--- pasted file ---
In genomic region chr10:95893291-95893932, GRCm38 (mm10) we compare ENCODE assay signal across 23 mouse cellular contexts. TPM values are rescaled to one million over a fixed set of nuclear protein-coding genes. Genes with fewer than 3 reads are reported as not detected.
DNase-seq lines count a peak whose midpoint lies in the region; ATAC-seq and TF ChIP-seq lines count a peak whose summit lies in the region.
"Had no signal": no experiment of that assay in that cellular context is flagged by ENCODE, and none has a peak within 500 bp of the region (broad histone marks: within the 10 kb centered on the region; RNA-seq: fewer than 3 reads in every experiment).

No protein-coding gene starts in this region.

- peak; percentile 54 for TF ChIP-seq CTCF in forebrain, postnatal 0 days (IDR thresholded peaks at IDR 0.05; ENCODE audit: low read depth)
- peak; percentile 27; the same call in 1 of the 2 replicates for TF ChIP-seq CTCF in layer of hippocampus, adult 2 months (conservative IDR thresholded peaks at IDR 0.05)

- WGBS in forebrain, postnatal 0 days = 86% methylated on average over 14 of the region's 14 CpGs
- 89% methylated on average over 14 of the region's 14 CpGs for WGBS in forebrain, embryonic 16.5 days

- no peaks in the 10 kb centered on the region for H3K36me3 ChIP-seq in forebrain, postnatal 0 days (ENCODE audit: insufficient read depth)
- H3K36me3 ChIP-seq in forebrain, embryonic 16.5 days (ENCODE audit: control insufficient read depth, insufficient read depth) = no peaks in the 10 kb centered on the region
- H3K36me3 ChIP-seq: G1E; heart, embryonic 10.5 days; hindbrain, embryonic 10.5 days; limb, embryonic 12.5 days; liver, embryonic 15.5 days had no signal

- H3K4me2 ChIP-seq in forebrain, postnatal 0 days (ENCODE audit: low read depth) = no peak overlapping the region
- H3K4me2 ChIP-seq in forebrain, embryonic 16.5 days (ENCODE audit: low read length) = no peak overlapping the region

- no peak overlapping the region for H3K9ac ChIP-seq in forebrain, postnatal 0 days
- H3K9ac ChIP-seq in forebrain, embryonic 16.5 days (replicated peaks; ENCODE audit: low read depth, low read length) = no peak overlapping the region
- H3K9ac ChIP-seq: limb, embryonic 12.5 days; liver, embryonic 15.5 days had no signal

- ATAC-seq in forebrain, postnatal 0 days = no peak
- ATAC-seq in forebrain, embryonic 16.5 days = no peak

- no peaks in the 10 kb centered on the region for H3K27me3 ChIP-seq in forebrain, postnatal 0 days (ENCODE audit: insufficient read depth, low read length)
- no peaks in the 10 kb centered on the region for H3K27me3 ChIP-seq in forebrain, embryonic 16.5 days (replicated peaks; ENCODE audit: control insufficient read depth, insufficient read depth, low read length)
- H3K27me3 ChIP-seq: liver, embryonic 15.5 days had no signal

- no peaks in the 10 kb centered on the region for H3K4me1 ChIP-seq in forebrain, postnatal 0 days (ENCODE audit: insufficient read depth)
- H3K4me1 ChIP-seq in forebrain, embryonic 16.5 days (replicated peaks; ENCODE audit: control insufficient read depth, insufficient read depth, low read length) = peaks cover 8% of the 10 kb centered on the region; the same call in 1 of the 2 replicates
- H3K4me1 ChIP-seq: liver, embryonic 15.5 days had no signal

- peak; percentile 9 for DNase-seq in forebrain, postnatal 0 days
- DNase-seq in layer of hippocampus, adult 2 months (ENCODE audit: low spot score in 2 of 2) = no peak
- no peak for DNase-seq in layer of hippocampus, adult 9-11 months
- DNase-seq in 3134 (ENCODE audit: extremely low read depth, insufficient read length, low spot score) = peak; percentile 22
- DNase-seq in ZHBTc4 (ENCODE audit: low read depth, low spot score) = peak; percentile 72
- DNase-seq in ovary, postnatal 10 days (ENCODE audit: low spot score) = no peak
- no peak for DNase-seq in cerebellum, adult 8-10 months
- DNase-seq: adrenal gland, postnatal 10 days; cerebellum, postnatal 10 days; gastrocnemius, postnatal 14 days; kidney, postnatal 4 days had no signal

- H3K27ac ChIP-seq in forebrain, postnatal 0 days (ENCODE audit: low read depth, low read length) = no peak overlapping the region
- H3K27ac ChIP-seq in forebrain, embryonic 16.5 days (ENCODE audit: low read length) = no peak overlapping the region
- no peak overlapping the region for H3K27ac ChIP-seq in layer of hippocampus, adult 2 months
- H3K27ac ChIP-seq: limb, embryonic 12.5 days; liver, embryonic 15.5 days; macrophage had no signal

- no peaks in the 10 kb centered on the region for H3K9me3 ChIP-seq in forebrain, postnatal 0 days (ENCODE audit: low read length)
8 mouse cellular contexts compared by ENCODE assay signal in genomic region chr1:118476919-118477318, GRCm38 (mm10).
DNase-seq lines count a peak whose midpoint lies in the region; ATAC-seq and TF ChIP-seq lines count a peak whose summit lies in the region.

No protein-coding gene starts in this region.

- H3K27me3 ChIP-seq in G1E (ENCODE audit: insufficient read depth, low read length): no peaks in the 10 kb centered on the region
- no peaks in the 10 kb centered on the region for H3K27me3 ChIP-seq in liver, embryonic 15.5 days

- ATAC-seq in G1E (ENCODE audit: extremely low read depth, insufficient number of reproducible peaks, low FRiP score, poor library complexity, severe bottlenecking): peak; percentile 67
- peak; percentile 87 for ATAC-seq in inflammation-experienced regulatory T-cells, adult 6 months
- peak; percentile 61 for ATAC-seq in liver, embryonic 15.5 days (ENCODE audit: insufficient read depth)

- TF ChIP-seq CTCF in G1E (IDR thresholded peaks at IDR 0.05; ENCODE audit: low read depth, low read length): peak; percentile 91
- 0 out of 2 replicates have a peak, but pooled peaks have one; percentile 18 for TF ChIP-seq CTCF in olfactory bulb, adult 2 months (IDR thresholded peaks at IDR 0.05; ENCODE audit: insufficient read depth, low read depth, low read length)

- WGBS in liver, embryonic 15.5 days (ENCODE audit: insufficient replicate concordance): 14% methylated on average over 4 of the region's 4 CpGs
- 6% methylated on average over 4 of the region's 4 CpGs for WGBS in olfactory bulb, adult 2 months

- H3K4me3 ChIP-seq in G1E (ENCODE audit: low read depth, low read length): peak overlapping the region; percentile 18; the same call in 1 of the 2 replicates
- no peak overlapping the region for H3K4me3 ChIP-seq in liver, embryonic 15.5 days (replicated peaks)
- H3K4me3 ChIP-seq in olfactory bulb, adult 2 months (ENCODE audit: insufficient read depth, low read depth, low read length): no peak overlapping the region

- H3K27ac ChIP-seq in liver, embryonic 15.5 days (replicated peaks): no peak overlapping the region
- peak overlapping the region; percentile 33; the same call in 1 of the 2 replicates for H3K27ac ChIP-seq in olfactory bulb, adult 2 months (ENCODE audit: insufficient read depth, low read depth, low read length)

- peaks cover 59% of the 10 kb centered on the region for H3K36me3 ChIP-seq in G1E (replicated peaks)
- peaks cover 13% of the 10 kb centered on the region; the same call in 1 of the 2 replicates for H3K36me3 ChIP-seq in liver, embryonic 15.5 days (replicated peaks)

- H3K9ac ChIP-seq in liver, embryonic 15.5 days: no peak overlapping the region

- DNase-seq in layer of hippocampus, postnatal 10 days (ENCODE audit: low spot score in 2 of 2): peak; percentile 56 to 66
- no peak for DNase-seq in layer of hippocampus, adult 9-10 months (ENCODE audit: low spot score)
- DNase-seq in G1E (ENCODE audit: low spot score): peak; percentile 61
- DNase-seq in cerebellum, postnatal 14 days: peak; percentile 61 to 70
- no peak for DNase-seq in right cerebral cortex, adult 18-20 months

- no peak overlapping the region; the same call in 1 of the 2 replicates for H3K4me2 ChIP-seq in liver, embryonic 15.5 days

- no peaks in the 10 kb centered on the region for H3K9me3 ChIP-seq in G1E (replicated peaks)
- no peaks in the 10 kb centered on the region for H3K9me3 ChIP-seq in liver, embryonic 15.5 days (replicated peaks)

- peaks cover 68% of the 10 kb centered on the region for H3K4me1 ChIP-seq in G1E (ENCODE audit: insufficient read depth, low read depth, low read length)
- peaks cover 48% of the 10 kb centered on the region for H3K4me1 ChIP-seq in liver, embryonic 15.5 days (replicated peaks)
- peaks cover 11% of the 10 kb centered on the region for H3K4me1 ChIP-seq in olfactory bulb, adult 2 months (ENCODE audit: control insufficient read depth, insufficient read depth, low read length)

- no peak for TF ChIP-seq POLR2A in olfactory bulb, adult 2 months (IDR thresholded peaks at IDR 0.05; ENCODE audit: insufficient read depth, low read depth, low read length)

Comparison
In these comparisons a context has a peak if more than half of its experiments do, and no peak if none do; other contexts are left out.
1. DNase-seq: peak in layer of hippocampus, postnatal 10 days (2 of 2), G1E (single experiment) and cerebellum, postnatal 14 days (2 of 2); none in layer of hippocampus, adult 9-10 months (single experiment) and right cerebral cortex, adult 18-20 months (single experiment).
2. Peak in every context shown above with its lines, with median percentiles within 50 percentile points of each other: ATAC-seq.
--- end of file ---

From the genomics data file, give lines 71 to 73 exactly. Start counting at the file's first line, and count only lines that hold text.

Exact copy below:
In these comparisons a context has a peak if more than half of its experiments do, and no peak if none do; other contexts are left out.
1. DNase-seq: peak in layer of hippocampus, postnatal 10 days (2 of 2), G1E (single experiment) and cerebellum, postnatal 14 days (2 of 2); none in layer of hippocampus, adult 9-10 months (single experiment) and right cerebral cortex, adult 18-20 months (single experiment).
2. Peak in every context shown above with its lines, with median percentiles within 50 percentile points of each other: ATAC-seq.